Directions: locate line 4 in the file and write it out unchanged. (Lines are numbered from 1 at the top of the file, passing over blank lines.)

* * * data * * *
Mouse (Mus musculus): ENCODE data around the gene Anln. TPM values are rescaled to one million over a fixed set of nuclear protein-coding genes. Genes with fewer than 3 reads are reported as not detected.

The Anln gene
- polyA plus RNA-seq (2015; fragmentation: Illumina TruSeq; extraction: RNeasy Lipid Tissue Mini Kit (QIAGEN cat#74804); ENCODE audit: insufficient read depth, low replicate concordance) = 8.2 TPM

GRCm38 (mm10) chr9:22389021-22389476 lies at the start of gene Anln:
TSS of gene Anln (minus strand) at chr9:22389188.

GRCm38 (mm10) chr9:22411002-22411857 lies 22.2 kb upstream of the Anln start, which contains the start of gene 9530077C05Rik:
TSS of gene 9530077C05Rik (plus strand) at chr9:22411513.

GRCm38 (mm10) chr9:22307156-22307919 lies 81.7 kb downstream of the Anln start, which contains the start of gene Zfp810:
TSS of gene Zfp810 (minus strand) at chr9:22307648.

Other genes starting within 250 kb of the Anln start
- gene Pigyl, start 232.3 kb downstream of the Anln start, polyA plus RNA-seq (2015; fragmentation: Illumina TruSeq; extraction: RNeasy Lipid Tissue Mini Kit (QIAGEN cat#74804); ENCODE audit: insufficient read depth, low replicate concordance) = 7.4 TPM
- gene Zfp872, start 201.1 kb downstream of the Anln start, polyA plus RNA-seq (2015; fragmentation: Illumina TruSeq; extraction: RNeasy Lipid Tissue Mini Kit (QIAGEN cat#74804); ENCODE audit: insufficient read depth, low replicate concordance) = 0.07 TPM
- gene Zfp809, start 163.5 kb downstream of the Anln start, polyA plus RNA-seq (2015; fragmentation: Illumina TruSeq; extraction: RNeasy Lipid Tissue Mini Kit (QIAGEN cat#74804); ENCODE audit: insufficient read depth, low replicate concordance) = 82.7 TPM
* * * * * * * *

GRCm38 (mm10) chr9:22389021-22389476 lies at the start of gene Anln: